Previously associated with bad boys like James Dean and loveable rogues such as the Fonz, leather has become a staple in the fashionista’s wardrobe. Season after season sees a new take on the leather jacket and this Autumn/Winter will see leather quickly become your most versatile item. From leather vests at Antipodium to leather dresses at Oasis it’s come a long way from the tough, heavy material used by our ancestors.

It is hard to pin down exactly when we started using leather in fashion, because leather predates fashion by a good few years. Evidence suggests that even in prehistoric times leather was used as clothing. Made from tanned hide, leather can come from any animal with a skin, though the most common leathers are usually from cattle. Primitive societies throughout the world have each independently developed their own techniques of turning hide into leather and preserving the skin through the use of natural dyes.

Due to its resistance to abrasion and the strength of the fabric, leather has long been used as protective clothing; Roman soldiers would wear heavy leather shirts and in more recent history, leather chaps would be worn by cowboys to protect them while riding. Even today leather is still used for protection; the strong fabric protects motorcyclists from wind burn and road rash and offers much more protection in a crash than other hard wearing fabrics, such as denim. As yet there has been no synthetic material created strong enough to replace leather.

In the 1980’s leather became popular with punk culture and heavy metal fans whose clothing choices were determined by going against the popular trends. Ironically leather and grunge/punk has been one of the longstanding anti-trends that never quite fade away completely. Whilst a couple of decades ago anything more than a leather jacket would seem to be edging into fetish territory, advancements in the techniques of producing leather has made it much more versatile, many designers will now use leather trim or soft leathers to produce dresses, skirts and even t-shirts.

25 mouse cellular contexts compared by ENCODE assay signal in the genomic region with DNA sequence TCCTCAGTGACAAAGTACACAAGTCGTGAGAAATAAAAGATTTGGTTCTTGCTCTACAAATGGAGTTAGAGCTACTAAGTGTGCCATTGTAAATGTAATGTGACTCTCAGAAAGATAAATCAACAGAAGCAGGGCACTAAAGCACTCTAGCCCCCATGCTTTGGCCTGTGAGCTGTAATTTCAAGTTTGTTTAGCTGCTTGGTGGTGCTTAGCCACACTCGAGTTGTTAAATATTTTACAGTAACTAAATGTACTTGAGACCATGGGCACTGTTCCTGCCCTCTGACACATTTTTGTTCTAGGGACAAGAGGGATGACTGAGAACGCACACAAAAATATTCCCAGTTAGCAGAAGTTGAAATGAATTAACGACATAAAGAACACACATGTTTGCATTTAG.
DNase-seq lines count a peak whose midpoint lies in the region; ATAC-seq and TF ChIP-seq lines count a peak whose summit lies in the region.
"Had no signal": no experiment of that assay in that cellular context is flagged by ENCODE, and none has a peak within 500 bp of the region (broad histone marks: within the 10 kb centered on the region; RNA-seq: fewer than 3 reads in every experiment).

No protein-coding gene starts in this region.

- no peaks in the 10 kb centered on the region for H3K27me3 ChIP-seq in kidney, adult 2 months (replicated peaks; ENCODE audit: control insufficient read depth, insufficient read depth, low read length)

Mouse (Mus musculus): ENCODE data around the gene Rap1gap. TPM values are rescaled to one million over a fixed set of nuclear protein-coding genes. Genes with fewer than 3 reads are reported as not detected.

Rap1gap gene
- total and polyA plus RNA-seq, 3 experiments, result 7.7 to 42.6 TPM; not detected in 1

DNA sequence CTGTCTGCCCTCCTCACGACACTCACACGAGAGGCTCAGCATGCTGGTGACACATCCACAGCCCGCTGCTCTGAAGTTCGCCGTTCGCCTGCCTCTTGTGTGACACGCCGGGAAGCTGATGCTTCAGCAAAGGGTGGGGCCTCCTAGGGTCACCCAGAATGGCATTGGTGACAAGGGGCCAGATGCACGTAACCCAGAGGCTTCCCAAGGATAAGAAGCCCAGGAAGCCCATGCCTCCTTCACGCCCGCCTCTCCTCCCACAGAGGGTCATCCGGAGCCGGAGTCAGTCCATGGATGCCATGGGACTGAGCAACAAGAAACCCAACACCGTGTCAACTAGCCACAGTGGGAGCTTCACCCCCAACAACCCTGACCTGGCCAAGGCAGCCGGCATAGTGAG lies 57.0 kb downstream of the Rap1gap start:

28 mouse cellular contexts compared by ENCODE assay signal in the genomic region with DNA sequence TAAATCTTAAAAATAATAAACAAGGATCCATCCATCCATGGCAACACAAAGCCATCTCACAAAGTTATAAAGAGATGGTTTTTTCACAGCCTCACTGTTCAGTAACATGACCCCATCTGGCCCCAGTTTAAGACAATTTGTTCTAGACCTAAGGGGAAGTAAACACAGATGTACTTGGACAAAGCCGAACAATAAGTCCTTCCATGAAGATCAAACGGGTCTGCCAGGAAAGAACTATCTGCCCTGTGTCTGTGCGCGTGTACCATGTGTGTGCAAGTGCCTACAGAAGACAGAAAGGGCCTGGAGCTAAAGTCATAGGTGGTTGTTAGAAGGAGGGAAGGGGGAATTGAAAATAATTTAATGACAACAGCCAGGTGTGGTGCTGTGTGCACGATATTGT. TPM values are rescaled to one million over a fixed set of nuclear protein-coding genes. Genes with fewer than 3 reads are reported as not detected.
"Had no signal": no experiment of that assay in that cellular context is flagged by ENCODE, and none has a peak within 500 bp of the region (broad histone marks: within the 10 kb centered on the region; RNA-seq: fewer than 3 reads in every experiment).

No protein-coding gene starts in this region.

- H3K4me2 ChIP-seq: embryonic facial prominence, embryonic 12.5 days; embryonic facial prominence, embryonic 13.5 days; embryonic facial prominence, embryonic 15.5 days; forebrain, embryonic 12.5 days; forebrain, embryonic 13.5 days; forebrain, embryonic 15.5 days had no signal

Recently fashion has developed a conscious, meaning designers now have to justify their use of materials. Some designers have started to turn away from traditional bovine leathers and seek out more eco-friendly, sustainable leathers such as eel skin. As eels shed their skin naturally this is farmed at no harm to the eel and produces buttery soft leather that is just as hard wearing and durable. Accessories designer, Heidi Mottram is considered an expert in the use of eel skin, “Eel skin leather was my starting point.” says Heidi, “It is feather light (great for those of us that carry our entire lives in our bags) and sumptuously soft. The colours are so vibrant too. This leather was definitely my first love when entering the accessories business.

The beautiful Eel skin bags are stocked worldwide, so ensuring that they are ethically produced is important to Heidi, “I love exotic skins but I can’t support skins from creatures harmed purely for their skin. The natural markings and variety in textures are far more interesting than pure cowhide. By-product exotic leathers however have allowed me to create more unusual accessories whilst maintaining my ethics.” It’s not just Eel skin says Heidi, “In addition to eel, I have started to use salmon and poulard leather. We will also be introducing wolf fish and perch too, which I am super excited about as they are beautiful!”

This season many of the high streets have followed suit producing dresses, skirts and tops in super soft and ultra flattering leathers. This hardwearing and versatile fabric remains a popular choice and with designers like Heidi ensuring we produce our leathers ethically it looks set to be around for a while longer yet.

Samantha Vandersteen


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